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On June 6, the Philanthropy Network for Social Justice, Prospera - International Network of Women's Funds and the ELAS Fund organized the International Seminar "Social justice philanthropy: Investing in women and socio-environmental rights". The seminar brought together representatives of women's funds from Latin America, national foundations and institutes and civil society organizations to debate the scenario of philanthropy for social justice in Brazil and Latin America and to discuss the challenges and achievements in two specific fields of this area: social investment in women's rights and socio-environmental rights.

The panel "Philanthropy for Social Justice: investing in women's rights" presented the promotion of gender justice within philanthropy for social justice, debating the challenges of operating in this segment and promoting a culture of giving aimed at women. After an opening speech by Alexandra Garita (Prospera), there was a panel discussion with Sara Mandujano (Fondo Alquimia/Chile), Laura Garcia (Fondo Semillas/Mexico), Rosana Heringer (ELAS Fund/Brazil) and Daniela Grelin (Avon Institute/Brazil), mediated by Jana Guinond (ELAS Fund/Brazil).
"Philanthropy in Latin America has been characterized by direct assistance to people in situations of marginalization and poverty, largely through churches, and with a "charity" outlook, which has done little to transform the structural causes that leave the vast majority of our populations in situations of economic, social, ethnic and racial inequality, among others. For this reason, the emergence in Brazil and Latin America of women's funds, environmental funds, human rights and racial justice funds, among others, has generated significant changes in the philanthropic world," said Alexandra Garita.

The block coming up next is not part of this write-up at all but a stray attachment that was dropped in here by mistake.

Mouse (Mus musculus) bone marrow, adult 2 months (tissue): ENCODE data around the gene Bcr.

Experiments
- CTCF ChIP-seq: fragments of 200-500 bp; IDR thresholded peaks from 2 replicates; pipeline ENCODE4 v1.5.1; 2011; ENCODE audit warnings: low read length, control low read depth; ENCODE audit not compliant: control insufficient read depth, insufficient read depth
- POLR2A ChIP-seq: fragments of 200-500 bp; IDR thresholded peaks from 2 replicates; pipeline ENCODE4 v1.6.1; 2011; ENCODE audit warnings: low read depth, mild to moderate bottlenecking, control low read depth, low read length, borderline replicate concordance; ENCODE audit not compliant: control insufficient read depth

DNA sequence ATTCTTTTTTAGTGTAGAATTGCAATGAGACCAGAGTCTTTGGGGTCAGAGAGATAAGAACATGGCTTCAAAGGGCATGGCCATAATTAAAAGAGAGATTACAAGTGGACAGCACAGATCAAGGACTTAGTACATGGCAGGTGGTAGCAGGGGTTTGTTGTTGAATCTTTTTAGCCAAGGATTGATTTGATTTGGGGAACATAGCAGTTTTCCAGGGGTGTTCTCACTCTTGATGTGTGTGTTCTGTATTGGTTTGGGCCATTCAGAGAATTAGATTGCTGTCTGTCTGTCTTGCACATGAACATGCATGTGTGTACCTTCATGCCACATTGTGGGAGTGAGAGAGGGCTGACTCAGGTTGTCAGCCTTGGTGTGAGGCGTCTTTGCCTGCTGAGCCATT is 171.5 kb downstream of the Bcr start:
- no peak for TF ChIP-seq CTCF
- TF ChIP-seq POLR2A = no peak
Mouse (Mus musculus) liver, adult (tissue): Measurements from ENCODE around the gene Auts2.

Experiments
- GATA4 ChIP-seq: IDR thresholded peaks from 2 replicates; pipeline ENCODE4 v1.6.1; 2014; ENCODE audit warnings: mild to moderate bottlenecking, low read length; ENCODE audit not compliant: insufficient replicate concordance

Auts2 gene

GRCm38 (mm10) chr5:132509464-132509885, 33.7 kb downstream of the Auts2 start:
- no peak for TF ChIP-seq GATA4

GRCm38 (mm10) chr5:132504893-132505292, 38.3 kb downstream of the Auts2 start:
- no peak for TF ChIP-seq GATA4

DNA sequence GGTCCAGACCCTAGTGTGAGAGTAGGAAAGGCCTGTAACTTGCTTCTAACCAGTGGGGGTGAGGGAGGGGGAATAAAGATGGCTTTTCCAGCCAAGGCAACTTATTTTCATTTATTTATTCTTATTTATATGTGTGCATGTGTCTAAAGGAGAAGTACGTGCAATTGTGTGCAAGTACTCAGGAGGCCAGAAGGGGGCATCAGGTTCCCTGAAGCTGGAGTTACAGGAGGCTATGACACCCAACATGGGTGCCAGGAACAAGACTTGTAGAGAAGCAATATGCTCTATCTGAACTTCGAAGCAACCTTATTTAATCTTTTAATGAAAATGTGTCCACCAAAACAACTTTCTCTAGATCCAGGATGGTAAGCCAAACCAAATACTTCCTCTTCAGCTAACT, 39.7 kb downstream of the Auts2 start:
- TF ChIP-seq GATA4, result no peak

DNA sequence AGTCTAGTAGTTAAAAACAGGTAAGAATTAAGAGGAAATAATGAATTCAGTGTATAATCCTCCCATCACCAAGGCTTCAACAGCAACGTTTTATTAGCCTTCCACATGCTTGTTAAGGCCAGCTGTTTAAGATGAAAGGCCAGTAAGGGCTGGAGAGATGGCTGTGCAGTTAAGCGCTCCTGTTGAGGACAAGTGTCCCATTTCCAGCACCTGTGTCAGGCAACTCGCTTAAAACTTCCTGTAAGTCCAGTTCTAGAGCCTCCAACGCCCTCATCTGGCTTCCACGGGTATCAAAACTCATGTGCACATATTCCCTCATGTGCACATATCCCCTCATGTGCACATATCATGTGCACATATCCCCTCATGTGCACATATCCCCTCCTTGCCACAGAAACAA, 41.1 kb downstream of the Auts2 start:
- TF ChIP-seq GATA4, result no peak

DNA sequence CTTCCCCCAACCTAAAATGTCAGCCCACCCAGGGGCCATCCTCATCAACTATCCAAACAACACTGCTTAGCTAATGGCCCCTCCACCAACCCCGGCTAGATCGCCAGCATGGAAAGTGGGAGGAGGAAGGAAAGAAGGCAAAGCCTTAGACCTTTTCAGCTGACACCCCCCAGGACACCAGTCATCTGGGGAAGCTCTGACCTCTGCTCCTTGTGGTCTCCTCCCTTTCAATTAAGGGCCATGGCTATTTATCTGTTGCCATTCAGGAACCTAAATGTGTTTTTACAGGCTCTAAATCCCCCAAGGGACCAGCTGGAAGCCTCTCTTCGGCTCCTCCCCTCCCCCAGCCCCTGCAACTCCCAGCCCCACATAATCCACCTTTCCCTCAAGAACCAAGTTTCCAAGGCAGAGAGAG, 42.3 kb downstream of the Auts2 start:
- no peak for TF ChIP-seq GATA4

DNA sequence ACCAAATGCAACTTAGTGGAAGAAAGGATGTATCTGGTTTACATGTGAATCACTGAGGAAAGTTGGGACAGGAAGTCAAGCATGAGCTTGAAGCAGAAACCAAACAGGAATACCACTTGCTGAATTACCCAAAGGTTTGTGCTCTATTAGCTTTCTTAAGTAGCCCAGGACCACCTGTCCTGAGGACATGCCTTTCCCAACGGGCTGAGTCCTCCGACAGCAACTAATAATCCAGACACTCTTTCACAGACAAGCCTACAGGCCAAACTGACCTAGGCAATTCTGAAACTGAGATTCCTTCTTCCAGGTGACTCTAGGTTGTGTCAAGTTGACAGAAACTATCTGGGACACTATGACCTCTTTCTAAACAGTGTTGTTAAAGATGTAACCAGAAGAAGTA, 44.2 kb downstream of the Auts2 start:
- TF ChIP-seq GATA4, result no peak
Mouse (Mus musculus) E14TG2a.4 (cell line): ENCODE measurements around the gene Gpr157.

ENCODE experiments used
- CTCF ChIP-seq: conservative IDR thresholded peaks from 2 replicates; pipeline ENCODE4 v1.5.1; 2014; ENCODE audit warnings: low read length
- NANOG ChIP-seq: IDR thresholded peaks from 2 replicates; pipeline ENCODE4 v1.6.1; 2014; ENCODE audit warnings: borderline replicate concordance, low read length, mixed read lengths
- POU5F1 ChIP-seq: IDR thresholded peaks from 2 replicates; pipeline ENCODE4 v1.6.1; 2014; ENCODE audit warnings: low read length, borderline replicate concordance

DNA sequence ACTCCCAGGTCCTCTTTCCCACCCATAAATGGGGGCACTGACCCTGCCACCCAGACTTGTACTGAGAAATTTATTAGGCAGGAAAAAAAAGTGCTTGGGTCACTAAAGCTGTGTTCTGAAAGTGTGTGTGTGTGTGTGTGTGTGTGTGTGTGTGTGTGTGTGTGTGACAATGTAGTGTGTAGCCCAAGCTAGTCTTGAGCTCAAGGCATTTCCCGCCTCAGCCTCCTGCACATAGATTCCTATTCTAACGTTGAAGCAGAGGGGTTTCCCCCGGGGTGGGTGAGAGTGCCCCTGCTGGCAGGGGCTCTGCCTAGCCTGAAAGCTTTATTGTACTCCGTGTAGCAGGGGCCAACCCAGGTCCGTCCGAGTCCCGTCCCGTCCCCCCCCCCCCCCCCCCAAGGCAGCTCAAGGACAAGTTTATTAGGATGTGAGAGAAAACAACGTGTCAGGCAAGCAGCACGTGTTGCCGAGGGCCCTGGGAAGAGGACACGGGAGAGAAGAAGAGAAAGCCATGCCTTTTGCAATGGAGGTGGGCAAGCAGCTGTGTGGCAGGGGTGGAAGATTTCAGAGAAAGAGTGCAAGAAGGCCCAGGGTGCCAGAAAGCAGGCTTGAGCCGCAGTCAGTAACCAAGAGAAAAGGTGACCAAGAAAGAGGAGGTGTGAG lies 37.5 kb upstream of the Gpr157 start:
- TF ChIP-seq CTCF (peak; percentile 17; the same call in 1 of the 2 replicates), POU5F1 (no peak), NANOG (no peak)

The second panel brought together representatives of women's funds and socio-environmental funds to outline good practices, challenges and perspectives in these two fields in alliance for the advancement of these causes. Maria Amália Souza (Casa Socio-Environmental Fund/Brazil), Maria Estelí González (FCAM - Fondo Centroamericano de Mujeres/Central America), Tatiana Cordero (Fondo de Acción Urgente para América Latina/Colombia), Citlali Barrera (FASOL - Fondo Acción Solidaria/Mexico) and Sandra Villar (Mama Cash) took part in the debate, with Graciela Hopstein (Rede de Filantropia para a Justiça Social/Brazil) mediating.
The event was supported by the Rio Art Museum (MAR).